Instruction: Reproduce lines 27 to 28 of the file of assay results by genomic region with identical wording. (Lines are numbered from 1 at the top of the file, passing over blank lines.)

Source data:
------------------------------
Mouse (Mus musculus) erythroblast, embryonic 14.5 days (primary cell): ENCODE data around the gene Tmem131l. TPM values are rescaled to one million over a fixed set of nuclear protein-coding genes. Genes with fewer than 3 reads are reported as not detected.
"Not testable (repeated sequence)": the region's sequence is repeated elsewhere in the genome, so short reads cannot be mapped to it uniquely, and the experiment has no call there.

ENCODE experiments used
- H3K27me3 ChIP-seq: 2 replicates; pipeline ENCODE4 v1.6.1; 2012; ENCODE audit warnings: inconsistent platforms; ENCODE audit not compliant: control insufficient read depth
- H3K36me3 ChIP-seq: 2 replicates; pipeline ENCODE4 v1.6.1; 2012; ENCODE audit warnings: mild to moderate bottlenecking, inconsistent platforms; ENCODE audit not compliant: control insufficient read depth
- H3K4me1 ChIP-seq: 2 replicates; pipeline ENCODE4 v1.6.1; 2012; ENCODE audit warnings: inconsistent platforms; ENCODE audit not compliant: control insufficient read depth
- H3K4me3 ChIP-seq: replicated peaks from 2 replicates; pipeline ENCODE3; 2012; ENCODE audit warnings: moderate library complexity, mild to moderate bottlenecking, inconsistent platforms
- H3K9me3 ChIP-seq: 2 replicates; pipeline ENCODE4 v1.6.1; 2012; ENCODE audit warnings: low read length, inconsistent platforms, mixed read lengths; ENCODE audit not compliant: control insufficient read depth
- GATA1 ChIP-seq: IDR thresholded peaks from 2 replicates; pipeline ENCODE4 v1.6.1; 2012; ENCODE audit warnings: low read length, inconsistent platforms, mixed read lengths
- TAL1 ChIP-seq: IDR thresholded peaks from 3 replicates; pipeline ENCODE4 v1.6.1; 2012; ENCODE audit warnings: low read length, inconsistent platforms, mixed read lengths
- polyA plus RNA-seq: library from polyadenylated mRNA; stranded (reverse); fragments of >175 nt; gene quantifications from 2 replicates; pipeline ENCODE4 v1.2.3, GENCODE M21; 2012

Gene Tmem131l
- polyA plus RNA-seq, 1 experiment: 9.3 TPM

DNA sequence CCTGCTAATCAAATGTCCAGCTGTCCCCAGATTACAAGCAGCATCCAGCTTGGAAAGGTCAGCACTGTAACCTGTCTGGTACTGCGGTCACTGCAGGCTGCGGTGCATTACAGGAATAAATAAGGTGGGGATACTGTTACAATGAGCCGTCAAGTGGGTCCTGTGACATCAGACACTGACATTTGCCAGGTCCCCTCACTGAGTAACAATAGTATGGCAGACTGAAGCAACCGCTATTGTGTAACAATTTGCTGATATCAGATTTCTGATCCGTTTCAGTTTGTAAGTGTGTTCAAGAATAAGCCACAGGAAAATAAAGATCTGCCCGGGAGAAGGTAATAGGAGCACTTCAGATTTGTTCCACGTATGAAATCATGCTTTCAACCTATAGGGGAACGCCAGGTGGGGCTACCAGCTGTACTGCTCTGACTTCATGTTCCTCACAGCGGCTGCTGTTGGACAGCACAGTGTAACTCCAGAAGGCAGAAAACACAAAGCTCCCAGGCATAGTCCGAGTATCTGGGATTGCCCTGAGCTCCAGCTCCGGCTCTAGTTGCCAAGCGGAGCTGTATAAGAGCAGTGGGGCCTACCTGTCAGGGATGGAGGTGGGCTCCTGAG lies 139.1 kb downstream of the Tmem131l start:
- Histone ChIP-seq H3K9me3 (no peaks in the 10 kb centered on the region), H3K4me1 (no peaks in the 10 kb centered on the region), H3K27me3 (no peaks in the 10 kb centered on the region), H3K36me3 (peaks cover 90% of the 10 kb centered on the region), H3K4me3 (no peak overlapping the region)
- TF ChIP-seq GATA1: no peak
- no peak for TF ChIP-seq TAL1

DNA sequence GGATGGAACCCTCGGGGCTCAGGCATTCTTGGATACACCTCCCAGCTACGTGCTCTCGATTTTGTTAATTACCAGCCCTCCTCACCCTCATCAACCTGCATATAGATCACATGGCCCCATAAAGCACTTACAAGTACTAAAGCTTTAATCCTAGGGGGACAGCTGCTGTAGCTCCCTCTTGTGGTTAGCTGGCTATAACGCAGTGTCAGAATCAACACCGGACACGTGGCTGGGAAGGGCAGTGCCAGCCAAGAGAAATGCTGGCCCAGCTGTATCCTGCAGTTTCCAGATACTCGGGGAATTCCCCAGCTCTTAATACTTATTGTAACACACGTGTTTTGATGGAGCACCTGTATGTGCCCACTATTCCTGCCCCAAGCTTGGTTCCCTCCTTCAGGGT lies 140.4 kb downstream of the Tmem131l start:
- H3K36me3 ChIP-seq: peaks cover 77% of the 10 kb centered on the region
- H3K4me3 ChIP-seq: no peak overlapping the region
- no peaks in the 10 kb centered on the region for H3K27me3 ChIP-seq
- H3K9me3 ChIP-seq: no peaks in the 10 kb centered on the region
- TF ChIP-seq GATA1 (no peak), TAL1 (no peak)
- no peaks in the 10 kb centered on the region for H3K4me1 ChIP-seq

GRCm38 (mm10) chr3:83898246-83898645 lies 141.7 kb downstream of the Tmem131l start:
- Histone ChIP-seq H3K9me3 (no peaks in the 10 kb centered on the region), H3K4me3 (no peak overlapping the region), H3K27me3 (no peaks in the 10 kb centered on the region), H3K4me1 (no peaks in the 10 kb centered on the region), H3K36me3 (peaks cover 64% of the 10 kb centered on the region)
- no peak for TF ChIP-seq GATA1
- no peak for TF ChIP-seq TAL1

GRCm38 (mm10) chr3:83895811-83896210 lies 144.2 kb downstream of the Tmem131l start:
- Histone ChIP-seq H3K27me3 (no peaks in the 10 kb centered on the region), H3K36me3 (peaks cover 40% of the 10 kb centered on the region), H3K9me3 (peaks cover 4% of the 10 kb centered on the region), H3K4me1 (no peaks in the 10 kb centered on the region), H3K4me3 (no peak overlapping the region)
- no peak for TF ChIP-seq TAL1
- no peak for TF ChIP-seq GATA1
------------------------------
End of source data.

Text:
- no peak for TF ChIP-seq GATA1
- no peak for TF ChIP-seq TAL1